Experts seldom talk about one of the driving forces behind urban sprawl. White flight began the exodus of whites from city centers, and racial segregation is still a factor in perpetuating sprawl. In the first of a two-part series, the Great Lakes Radio Consortium’s Lester Graham reports on the issue that’s often overlooked:
Experts seldom talk about one of the driving forces behind urban sprawl. White
flight began the
exodus of whites from city centers, and racial segregation is still a factor in
In the first of a two-part series, the Great Lakes Radio Consortium’s Lester Graham reports on the issue that’s often
Land use advocates argue that urban sprawl and deteriorating inner cities are two
sides of the
same coin. The tax money that pays for new roads and sewer systems for sprawl and the
investments that pay for new strip malls is money that’s spent at the expense of
because it’s not invested there.
For the most part, all of that investment is made in communities that are
Those left behind in the cities are often people of color who are struggling with
high taxes to pay
for the deteriorating infrastructure and government services designed for
populations much larger
than are left today.
White flight was aided by government and business institutions. Government home
veterans of World War II that made those nice subdivisions possible didn’t seem to
make it into
the hands of black veterans. Banks often followed a practice of redlining. And
brokers also worked to make sure the races remained segregated.
Reynolds Farley is a research professor at the University of Michigan’s Population
Center. Farley says today, when planners and government officials talk about white
segregation, they talk in the past tense. They don’t like to acknowledge that
racism like that
“Well, I think there is a lot of effort to underestimate the continued importance of
discrimination and the importance of race in choosing a place to live. There’s been
decrease in segregation in the last 20 years. Nevertheless, it would be a serious
overlook the importance of race in the future of the older cities of the Northeast
Farley says as recently as two years ago a federal government study looked at real
marketing practices and found there were still “code phrases” that indicated whether
neighborhoods were white or black.
“Subtle words would clearly convey to white customers the possibility that there are
living there, the schools aren’t in good quality. And the subtle words could convey
that they wouldn’t be welcomed in living in a white neighborhood.”
In the North… racism has evolved from overt to covert. It’s a wariness between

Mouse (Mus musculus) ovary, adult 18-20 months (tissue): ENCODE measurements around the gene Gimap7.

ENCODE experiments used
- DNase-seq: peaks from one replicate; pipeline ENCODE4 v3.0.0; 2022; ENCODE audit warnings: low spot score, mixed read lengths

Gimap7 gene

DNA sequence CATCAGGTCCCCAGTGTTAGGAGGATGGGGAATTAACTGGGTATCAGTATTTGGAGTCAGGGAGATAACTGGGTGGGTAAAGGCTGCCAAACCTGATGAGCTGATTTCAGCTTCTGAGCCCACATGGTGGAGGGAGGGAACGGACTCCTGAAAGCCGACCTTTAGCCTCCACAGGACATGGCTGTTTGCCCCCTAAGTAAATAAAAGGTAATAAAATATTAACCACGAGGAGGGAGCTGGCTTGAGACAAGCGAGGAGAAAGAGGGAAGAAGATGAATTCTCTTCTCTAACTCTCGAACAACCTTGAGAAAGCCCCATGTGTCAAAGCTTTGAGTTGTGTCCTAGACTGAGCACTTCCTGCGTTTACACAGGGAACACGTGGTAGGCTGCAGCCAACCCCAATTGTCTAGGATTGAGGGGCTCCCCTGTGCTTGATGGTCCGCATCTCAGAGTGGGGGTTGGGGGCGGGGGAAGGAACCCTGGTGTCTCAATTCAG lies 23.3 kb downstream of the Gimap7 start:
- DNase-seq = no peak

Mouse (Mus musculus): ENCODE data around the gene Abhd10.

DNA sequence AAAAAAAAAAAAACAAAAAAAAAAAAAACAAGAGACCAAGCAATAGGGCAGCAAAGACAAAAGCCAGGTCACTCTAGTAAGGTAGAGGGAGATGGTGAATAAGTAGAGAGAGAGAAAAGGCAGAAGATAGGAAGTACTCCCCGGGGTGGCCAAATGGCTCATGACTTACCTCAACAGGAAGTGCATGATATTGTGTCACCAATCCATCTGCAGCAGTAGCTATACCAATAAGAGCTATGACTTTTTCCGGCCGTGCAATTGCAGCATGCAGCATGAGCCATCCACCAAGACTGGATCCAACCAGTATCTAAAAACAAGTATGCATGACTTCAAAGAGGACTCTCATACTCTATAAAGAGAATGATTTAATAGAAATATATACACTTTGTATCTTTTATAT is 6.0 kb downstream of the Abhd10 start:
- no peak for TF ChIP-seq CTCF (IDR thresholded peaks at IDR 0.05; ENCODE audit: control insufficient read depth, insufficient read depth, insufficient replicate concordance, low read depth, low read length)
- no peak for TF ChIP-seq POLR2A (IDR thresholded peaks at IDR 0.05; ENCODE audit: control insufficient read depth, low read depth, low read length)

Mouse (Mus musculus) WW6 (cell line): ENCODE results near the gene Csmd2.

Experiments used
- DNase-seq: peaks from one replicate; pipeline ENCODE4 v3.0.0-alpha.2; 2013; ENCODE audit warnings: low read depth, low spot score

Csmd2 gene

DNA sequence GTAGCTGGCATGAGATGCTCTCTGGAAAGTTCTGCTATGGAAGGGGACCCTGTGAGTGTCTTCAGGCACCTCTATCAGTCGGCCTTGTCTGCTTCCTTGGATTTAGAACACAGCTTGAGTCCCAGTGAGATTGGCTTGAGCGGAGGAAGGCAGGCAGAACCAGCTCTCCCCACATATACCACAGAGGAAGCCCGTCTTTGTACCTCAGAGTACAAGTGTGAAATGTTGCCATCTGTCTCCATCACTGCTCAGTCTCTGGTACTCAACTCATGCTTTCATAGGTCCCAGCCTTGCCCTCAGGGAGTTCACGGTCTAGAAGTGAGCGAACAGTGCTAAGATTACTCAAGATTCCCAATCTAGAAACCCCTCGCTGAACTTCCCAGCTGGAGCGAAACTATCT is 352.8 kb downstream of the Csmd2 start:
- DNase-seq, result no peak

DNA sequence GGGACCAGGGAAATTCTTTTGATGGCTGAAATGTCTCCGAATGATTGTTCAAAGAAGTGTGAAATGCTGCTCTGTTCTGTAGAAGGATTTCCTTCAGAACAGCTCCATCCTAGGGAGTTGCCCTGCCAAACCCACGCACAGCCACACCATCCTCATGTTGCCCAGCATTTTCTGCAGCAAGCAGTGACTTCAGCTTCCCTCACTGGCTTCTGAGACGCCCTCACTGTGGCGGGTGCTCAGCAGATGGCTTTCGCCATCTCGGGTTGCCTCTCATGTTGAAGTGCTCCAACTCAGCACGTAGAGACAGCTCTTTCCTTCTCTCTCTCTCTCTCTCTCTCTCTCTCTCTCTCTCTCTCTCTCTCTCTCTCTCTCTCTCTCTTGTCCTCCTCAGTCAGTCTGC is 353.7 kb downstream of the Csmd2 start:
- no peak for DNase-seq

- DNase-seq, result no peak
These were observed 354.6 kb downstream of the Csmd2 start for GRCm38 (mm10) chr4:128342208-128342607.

the races not talked about in polite society. It becomes more evident as solidly
middle-class blacks begin to move into older suburbs and whites flee once again to
subdivisions even farther from the city core.
Land Use and ‘Smart Growth’ advocates say it’s time to face up to the continuing
segregation. Charlene Crowell is with the Michigan Land Use Institute. She says it
talking about the fears between white people and black people.
“By not addressing those fears, the isolation and the separation has grown. So,
until we are able
to talk and communicate candidly, then we’ll continue to have our problems.”
But it’s uncomfortable for most people to talk about race with people of another
race. Often we
don’t talk frankly. Crowell says we’ll be forced to deal with our feelings about
race sooner or
later. That’s because as more African-Americans join the middle-class, the suburbs
are no longer
“My hope is that those who feel comfortable in moving further and further away from
core will come to understand that they cannot run, that there are in fact black
are in the suburbs and moving into the McMansions just as many whites are. And we
all have to
look at each other. And we all have to understand that this is one country and we
In cities such as Detroit, white flight led to rampant urban sprawl in the
and left huge pockets of poverty and streets of abandoned houses in the inner city.
Wheeler is the Executive Director of the Detroit chapter of the NAACP. He says
constituents often worry about more pressing urban issues, he knows that it’s
African-Americans living in the city recognize farmland preservation and urban
are connected. The investment that paves over a corn field is investment that’s not
rebuild the city. But… black politicians largely have not been
involved in land use issues and usually they’re not asked to get involved…
“There is a racial divide on this particular issue. Often times African-Americans,
people of color and folk who live in the urban centers are not present at the
Wheeler says policymakers on both sides of the racial divide need to recognize that
issues are as much about abandoned city centers as they are about disappearing
which could put urban legislators and rural legislators on the same team. That’s a
that could carry a lot of sway in many states.
For the Great Lakes Radio Consortium, this is Lester Graham.